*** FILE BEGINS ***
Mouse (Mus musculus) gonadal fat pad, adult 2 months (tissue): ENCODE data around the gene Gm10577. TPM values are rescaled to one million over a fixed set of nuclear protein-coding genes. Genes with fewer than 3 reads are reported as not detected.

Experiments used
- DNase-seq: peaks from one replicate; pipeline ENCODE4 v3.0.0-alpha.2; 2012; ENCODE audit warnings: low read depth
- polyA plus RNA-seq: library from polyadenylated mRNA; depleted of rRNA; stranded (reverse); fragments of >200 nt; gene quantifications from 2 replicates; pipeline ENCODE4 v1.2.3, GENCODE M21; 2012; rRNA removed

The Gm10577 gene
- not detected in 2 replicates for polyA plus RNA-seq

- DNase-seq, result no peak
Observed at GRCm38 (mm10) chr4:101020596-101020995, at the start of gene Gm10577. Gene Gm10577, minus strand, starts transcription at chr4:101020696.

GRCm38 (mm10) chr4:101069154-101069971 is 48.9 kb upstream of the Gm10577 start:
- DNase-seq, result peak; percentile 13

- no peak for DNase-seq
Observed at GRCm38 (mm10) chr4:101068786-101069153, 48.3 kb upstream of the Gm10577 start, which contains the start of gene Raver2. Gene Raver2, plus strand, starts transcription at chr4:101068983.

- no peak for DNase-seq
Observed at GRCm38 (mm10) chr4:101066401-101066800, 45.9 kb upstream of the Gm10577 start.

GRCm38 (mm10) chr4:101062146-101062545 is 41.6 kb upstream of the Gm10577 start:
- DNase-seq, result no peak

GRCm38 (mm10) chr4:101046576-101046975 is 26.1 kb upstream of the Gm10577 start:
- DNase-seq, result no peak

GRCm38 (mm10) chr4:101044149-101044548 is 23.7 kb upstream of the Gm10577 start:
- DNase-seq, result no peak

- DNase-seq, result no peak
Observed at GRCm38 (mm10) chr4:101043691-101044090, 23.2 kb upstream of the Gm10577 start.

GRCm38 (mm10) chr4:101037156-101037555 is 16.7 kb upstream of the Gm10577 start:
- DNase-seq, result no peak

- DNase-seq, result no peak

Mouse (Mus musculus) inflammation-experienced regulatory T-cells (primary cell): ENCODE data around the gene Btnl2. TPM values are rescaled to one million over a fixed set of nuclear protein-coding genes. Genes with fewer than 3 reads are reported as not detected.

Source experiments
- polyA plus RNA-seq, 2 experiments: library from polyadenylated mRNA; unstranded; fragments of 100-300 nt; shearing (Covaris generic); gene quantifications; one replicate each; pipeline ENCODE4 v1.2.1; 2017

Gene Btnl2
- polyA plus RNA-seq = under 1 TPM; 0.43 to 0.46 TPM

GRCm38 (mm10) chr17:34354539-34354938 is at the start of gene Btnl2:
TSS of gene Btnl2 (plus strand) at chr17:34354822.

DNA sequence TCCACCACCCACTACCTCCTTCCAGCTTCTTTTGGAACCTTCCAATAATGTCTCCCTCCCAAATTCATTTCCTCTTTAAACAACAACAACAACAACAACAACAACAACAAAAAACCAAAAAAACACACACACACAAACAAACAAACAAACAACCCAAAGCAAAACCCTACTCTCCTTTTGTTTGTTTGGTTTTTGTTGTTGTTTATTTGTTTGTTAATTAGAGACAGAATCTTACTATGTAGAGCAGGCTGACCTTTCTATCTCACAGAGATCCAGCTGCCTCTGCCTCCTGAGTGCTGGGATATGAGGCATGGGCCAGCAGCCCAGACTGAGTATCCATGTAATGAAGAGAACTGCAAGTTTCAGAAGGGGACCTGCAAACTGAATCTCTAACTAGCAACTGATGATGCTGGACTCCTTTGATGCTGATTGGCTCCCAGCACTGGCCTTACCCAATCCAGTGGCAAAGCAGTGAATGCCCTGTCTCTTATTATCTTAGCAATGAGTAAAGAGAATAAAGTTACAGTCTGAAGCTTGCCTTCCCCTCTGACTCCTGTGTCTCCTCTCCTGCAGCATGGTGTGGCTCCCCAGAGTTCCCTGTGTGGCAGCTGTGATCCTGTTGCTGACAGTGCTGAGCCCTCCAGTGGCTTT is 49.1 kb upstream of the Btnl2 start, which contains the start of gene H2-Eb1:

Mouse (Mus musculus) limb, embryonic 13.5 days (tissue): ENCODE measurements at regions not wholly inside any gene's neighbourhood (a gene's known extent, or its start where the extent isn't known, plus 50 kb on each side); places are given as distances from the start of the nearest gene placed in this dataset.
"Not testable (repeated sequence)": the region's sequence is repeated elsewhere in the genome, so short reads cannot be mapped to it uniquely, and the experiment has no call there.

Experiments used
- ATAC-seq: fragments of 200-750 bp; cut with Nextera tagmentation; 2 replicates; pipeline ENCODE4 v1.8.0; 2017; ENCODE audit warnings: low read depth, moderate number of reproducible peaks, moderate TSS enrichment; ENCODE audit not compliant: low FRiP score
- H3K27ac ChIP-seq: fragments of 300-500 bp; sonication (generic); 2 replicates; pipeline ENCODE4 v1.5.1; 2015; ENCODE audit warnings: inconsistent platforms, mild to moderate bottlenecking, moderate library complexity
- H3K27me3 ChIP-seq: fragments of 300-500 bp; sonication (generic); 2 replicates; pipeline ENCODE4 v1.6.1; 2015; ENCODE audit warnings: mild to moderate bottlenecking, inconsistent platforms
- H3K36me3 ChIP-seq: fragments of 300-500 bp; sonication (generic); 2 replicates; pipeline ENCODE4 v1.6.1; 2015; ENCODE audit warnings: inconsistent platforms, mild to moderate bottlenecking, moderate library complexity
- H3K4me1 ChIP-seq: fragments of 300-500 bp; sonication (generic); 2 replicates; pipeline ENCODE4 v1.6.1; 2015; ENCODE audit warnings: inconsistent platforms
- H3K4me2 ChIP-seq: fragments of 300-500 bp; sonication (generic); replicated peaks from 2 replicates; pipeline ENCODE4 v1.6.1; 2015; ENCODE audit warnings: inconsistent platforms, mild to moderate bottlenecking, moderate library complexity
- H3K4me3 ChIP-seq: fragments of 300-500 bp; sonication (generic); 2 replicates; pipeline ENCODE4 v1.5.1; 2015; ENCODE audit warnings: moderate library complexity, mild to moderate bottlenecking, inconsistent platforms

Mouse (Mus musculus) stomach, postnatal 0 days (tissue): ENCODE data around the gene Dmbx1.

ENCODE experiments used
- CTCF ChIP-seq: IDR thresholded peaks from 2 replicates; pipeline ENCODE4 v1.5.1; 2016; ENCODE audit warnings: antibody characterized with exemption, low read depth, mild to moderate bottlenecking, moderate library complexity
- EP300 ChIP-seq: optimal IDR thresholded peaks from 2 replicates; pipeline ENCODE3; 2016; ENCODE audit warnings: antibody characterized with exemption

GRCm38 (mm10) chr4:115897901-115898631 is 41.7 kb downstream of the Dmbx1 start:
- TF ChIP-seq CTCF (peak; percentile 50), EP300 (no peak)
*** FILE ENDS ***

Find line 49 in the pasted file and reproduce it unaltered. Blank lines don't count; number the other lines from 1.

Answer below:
- TF ChIP-seq CTCF (peak; percentile 50), EP300 (no peak)